Hank Williams once penned the lyric, “Your cheatin’ heart will tell on you.”
As of this week 125 undergraduate students at one of the United States’ premier academic institutions, Harvard University, got a little heart-sick.
According to the Huffington Post, dozens of Harvard University students are being investigated for cheating after school officials discovered they may have shared answers or plagiarized on a final exam. A graduate teaching assistant in the 250 person seminar course discovered that the students’ exams contained several very similar passages.
Harvard officials declined to release the name of the class, the students’ names or the exact number being investigated, citing privacy laws.
“These allegations, if proven, represent totally unacceptable behavior that betrays the trust upon which intellectual inquiry at Harvard depends,” President Drew Faust said.
Is it not enough that these students — by virtue of studying at Harvard and thereby already having a tremendous head start on most of the world — must also cheat their way to the top of the top?
A few weeks ago the New York Observer posted an interview with Paul Piff, a post-doctoral researcher at the University of California, Berkeley. Piff studies human deception and rule-breaking.
“The unethical tendency is a human universal,” Piff observed.
Piff further explained that unethical behavior is often status driven. Specifically, Piff contends, the more status a person has, the less dependent they are on social relationships and self-focus. At the same time, we watch other peoples’ behavior to learn what’s acceptable (i.e. successful cheating). Therefore, Piff argues, more successful people are more likely to cheat, thereby increasing the chances that they will become even more successful. Successful cheating only serves to validate it as an approach to broader goal attainment. The Observer also quotes Dan Ariely, a Duke University economist and author of The (Honest) Truth About Dishonesty, a book-length treatment on cheating: “It’s something called social proof, and it’s one of the strongest forces in society.”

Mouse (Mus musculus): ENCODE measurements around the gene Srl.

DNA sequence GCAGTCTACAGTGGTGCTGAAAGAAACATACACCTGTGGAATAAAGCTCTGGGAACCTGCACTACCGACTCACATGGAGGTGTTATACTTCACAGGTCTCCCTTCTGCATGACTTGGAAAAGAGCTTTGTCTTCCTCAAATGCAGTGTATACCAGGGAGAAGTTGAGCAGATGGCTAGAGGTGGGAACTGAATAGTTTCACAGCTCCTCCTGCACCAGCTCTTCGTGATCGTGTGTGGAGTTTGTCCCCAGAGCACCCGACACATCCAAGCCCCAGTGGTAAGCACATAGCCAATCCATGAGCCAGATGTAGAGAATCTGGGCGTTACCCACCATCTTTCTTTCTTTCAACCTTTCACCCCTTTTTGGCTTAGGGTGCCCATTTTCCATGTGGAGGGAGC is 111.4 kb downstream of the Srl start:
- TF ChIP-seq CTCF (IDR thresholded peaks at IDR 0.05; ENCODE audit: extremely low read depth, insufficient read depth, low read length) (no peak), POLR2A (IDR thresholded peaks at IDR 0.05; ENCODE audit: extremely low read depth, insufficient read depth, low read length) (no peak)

The recent Olympics provide a panoply of examples. Rather than the exhibition of pure athleticism that it should be, the modern Olympics devolved into a race of noble souls surrounded by hungry sharks. We need not even retread the recent discussion of disgraced cyclist Lance Armstrong.
“If other people are cheating, it may serve me well to do the same,” says Piff. “That may be in the short term … When groups start to upset the status quo by violating the norms, people become more and more alienated, cool operation decreases and the group disintegrates.”
Ariely concurs, “The first thing is, if we’re getting caught, this is bad for us. The second thing is that we are creating a tremendous downside for society, and this can come back to haunt us. Think about living in a world where you can’t trust anybody.”
It’s sad to think that we are on the precipice of a world in which no high achievement is beyond suspicion… a world where we watch a champion athlete or business success story and instinctively wonder who they cheated to get there. While the high-profile cheats get all the attention, the more lamentable fact is that most of the deceit, unethical behavior and tomfoolery happens with much less at stake than Olympic gold. Rather than gold, most of the misery stems from subterfuge in pursuit of silver — something around 30 pieces.